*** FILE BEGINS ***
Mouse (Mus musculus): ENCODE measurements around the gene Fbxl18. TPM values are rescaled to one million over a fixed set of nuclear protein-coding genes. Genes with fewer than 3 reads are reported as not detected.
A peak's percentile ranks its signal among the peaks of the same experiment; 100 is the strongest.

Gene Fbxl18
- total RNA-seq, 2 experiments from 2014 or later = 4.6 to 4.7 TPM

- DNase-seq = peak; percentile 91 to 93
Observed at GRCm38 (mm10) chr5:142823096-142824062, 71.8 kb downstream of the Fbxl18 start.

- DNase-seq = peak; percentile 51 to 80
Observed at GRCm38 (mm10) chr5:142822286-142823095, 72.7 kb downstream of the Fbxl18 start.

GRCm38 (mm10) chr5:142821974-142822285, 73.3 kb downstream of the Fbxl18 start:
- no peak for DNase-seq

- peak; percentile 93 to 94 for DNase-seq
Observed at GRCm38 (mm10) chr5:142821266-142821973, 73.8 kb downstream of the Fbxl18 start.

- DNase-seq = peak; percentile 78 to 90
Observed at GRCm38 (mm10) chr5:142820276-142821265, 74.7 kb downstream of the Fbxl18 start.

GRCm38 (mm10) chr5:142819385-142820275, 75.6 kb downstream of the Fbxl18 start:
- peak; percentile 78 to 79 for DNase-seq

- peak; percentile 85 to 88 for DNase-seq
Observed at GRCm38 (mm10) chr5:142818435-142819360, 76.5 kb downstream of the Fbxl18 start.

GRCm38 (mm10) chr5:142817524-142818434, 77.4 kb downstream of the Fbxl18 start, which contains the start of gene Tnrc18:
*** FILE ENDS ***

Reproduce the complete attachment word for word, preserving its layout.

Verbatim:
Mouse (Mus musculus): ENCODE measurements around the gene Fbxl18. TPM values are rescaled to one million over a fixed set of nuclear protein-coding genes. Genes with fewer than 3 reads are reported as not detected.
A peak's percentile ranks its signal among the peaks of the same experiment; 100 is the strongest.

Gene Fbxl18
- total RNA-seq, 2 experiments from 2014 or later = 4.6 to 4.7 TPM

- DNase-seq = peak; percentile 91 to 93
Observed at GRCm38 (mm10) chr5:142823096-142824062, 71.8 kb downstream of the Fbxl18 start.

- DNase-seq = peak; percentile 51 to 80
Observed at GRCm38 (mm10) chr5:142822286-142823095, 72.7 kb downstream of the Fbxl18 start.

GRCm38 (mm10) chr5:142821974-142822285, 73.3 kb downstream of the Fbxl18 start:
- no peak for DNase-seq

- peak; percentile 93 to 94 for DNase-seq
Observed at GRCm38 (mm10) chr5:142821266-142821973, 73.8 kb downstream of the Fbxl18 start.

- DNase-seq = peak; percentile 78 to 90
Observed at GRCm38 (mm10) chr5:142820276-142821265, 74.7 kb downstream of the Fbxl18 start.

GRCm38 (mm10) chr5:142819385-142820275, 75.6 kb downstream of the Fbxl18 start:
- peak; percentile 78 to 79 for DNase-seq

- peak; percentile 85 to 88 for DNase-seq
Observed at GRCm38 (mm10) chr5:142818435-142819360, 76.5 kb downstream of the Fbxl18 start.

GRCm38 (mm10) chr5:142817524-142818434, 77.4 kb downstream of the Fbxl18 start, which contains the start of gene Tnrc18: